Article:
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Updated: October 29th, 2013 9:15pm
Harper: How good can Wolves be this season? Five keys to the season

Harper: How good can Wolves be this season? Five keys to the season

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By: Zach Harper

With the NBA season starting, we're all left wondering if this will be the season in which the Minnesota Timberwolves will finally make it back to the playoffs. While I'm picking them to secure the eighth seed in the Western Conference, it certainly isn't a lock by any means to think this team will be bound for the playoffs.

Here are five things to keep track of this season as we see just how good the Wolves can be:

1. Live by the three and you won't die by the three

The NBA hasn't become a perimeter-oriented league because there aren't any dominant big men any more; it became a perimeter-oriented league because the competition committee changed the rules to open up the game. Because we no longer have hand-checking in the league, it means it's easy to get past your defender. Since you can get past your defender so easily, it means help defenders have to play off their man and rotate over, which opens holes in the defense. If you can send the defense scrambling and stay a step ahead of them, that's how you end up creating the best perimeter shots for your team.

The San Antonio Spurs do better this than anybody and there's a reason they've been one of the top offenses in the league for years. The Wolves can do this too if they're disciplined in their approach. Any pick-and-roll play with Ricky Rubio can send the defense scrambling with his passing brilliance. From there, it's on the rest of the team to pass up good shots if it means getting a teammate a great shot. This is what all of the great perimeter teams do.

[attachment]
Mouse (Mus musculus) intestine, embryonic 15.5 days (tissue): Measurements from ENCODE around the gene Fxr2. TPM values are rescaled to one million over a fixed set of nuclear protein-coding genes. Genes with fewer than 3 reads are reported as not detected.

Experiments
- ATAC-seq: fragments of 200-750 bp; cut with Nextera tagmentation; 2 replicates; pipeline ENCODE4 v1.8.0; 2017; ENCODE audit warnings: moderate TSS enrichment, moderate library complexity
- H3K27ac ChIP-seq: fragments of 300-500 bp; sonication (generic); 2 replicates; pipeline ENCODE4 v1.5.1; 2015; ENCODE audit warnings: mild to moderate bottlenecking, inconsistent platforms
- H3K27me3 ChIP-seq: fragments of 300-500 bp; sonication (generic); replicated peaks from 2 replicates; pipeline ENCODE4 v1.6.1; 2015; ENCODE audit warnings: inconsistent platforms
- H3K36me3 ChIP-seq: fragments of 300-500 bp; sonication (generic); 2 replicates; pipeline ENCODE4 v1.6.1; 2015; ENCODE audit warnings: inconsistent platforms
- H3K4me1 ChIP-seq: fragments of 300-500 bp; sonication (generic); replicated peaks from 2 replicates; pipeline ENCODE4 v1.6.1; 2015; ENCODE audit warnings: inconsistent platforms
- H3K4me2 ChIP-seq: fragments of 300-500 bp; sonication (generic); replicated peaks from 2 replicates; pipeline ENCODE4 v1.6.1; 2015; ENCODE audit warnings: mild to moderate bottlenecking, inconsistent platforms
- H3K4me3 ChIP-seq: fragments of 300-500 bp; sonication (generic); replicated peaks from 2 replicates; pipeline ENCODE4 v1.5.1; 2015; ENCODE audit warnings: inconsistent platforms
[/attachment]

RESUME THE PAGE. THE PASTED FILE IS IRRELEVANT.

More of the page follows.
While the Wolves flirted with historic futility from the 3-point line most of last season, they added Kevin Martin (42.6 percent from three last season). He knows Adelman's system and he can find the best spots on the floor to find shots. He's a professional scorer and having guys that excel at shooting the ball will get lesser shooters better shots when the defense is scrambling. Not to mention, the team also added Kevin Love to their artillery this season.

2. Let's welcome back Kevin Love with open arms.

The Love you saw last year was an aberration and should be forgotten. Yes, he still grabbed rebounds at an incredible rate but his shooting hand didn't allow him to do what he does. What we're going to see this season already looks a lot like what we saw in 2011 when he came into camp in unbelievable shape. That year, the Wolves were heading for a playoff berth before Ricky Rubio went down. Love was talked about as an MVP candidate (although unlikely to win) during the first two-thirds of the season.

Yes, he probably pissed you off because of his comments in a Yahoo! Sports article, but the target of those comments - David Kahn - is gone now. With all parts of the organization supporting Love, we'll probably see him return to being the best power forward in the NBA. This means one of the best scorers and the best rebounder. As we saw with a team that finished 25th in offensive efficiency last season (points per 100 possessions to adjust for different paces around the NBA), the Wolves could use that scoring. And when they have that scoring, it opens up the floor and sends the defense scrambling.